The defense du jour is “show me the note!”  A series of recent decisions in foreclosure cases emphasizes the importance of producing original loan documents, holding that they are essential for investors to prove ownership of the mortgages and that the have the right, known as “standing'” to pursue foreclosure.  This is something I wrote about a year ago:  Mortgage Companies Entitlement to Bring Foreclosure Proceedings: Prove It or Lose It .
If a mortgage which was originated by American Home Mortgage is foreclosed upon (and many tens of thousands are in the foreclosure process now), then it may become easier for the homeowner to defend if the current mortgagee is unable to adequately produce sufficient paperwork.
On the other hand, such document destruction can be the equivalent of a get-out-of-jail card for those business executives in the mortgage industry who took illegal shortcuts.  Destroying thousands of files means that valuable evidence that can be used in criminal investigations will be forever gone.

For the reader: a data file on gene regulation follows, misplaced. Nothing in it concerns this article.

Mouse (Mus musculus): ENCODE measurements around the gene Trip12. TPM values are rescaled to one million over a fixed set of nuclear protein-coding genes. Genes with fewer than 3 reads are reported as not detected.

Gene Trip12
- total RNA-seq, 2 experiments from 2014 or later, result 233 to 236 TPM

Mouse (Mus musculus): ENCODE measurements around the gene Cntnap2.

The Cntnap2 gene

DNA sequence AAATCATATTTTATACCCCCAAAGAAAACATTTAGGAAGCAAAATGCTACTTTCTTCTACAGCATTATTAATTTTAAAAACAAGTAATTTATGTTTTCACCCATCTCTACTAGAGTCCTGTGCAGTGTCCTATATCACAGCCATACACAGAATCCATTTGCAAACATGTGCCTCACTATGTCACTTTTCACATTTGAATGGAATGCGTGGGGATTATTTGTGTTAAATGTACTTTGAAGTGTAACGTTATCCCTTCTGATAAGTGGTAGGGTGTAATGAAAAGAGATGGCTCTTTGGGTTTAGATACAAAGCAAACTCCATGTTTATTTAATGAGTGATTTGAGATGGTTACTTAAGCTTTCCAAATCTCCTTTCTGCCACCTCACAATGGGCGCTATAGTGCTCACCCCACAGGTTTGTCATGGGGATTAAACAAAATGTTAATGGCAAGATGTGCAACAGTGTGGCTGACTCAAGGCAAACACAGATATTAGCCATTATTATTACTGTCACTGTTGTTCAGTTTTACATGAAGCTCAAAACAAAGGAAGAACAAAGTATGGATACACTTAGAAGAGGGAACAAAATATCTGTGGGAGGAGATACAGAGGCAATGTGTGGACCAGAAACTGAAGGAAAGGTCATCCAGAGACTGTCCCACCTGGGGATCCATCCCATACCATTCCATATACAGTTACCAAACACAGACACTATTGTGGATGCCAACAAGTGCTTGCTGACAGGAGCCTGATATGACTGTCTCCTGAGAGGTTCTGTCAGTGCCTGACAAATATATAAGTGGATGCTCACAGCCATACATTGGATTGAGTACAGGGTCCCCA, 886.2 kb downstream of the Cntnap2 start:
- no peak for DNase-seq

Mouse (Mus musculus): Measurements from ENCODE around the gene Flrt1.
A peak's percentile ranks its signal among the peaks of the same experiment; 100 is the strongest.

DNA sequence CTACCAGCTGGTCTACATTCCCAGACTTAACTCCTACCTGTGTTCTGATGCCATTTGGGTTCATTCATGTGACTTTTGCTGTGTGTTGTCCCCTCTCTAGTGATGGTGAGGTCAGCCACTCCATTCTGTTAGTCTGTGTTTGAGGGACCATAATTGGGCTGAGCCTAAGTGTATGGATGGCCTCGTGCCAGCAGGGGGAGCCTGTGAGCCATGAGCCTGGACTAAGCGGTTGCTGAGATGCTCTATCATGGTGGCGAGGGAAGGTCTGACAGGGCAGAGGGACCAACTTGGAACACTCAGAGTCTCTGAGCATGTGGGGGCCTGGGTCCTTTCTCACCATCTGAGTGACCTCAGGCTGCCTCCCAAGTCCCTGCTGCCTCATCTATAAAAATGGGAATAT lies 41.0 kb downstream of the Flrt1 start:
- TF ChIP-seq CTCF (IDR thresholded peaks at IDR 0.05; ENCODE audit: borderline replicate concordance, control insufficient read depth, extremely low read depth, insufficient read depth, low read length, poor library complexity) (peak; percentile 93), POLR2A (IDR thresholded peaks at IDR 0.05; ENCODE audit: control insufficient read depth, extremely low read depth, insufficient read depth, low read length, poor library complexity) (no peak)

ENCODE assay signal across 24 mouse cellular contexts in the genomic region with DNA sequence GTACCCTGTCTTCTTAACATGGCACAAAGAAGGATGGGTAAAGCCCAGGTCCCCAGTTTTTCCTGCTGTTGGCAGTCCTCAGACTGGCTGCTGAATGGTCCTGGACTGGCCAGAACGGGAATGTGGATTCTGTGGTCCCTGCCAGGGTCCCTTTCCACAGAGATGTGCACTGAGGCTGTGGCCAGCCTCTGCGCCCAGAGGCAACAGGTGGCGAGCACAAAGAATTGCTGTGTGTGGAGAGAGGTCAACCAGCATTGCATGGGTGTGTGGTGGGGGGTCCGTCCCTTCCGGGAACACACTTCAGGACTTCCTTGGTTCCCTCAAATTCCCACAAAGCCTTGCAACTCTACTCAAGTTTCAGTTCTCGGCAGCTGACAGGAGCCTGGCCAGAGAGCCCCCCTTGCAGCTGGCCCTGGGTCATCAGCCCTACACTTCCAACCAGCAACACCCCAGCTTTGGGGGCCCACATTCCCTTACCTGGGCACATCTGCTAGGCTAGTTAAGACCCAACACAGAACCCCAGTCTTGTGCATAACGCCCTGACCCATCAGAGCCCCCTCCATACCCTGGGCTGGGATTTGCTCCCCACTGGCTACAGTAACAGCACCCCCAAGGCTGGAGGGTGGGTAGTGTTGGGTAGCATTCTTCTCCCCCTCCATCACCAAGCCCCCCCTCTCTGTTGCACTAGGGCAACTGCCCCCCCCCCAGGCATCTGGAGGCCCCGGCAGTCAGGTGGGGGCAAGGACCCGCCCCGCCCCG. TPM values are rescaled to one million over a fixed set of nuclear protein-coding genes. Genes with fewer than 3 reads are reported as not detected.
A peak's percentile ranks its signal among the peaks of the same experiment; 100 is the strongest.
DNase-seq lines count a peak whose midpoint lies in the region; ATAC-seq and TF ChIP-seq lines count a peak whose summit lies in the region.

The wholesale destruction of mortgage files has become big news in several other areas of the country this week.  A Bankruptcy Judge temporarily blocked the trustee of sub-prime lender Mortgage Lenders Network USA from destroying 18,000 boxes of original loan files after federal prosecutors pleaded that they may be needed as evidence in more than 50 criminal investigations.
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Getting Credit After Bankruptcy in 2011

Posted on Monday (January 24, 2011) at 6:00 pm to Consumer Advice

credit after bankruptcyWritten by Craig D. Robins, Esq.
Re-establishing credit after filing bankruptcy is one of the most common questions my clients ask me.